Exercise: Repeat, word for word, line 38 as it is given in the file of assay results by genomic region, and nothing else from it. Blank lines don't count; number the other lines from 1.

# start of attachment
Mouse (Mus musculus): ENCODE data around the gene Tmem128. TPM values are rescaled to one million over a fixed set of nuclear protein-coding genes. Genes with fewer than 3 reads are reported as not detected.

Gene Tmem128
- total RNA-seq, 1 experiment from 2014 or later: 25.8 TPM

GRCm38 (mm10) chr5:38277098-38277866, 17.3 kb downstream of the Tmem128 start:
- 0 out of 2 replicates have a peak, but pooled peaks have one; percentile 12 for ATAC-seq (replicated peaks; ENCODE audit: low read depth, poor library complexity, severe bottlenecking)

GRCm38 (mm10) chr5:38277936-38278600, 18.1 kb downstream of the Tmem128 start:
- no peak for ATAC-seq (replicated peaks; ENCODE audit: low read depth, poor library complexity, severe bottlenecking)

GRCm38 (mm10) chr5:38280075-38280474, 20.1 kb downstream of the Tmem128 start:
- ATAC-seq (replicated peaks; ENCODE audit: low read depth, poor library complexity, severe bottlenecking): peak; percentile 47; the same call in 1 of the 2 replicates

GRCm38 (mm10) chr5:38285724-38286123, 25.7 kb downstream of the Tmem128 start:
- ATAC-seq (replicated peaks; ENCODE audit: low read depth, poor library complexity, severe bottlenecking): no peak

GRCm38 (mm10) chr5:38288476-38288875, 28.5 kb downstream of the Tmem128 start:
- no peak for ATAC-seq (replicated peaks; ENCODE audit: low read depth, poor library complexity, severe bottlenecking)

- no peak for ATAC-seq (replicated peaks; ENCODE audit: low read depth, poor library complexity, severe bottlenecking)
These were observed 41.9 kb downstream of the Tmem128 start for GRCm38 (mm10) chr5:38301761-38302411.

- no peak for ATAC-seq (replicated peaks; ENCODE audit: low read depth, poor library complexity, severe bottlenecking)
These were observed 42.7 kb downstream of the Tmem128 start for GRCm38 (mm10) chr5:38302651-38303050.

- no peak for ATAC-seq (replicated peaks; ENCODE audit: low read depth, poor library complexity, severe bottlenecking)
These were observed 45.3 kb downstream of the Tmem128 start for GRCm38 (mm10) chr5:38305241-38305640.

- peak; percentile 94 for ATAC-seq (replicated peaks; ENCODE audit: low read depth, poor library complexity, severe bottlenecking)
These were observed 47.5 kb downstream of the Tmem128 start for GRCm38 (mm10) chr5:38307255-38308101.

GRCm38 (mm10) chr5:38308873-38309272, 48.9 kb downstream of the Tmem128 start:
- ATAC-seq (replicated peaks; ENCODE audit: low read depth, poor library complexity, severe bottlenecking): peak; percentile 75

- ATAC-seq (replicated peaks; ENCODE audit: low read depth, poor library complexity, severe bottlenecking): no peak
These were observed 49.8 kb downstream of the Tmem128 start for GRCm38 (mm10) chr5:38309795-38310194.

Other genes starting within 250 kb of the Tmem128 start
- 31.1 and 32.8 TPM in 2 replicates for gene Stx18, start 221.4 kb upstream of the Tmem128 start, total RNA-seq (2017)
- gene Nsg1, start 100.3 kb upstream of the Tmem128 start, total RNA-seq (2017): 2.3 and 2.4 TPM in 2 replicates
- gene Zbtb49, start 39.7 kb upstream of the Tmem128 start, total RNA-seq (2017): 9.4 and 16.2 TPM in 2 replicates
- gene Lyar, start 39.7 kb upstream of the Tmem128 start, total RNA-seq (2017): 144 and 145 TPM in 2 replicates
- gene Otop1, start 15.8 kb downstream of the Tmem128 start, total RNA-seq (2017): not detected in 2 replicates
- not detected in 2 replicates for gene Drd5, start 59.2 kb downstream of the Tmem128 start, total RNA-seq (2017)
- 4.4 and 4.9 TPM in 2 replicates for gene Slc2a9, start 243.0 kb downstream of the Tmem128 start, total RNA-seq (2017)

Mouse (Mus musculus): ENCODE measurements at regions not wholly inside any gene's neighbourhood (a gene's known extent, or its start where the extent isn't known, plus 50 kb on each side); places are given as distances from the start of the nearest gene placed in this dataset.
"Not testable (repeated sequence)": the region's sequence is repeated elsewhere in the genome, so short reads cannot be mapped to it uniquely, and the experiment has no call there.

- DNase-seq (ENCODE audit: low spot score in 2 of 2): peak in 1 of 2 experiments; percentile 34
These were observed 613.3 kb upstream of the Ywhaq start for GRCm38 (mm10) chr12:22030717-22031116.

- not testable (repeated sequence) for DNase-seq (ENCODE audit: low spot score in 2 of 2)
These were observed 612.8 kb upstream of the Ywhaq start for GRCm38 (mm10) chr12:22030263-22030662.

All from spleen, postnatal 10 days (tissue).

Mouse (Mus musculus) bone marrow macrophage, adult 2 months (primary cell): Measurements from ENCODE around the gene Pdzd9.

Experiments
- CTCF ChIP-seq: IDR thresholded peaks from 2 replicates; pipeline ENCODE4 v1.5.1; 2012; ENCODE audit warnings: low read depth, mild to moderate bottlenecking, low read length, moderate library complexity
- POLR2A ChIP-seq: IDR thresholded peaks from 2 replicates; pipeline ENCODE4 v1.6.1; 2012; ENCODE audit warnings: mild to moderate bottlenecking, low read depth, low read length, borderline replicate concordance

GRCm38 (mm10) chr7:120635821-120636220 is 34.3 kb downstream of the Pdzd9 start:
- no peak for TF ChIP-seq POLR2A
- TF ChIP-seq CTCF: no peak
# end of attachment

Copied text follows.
- not testable (repeated sequence) for DNase-seq (ENCODE audit: low spot score in 2 of 2)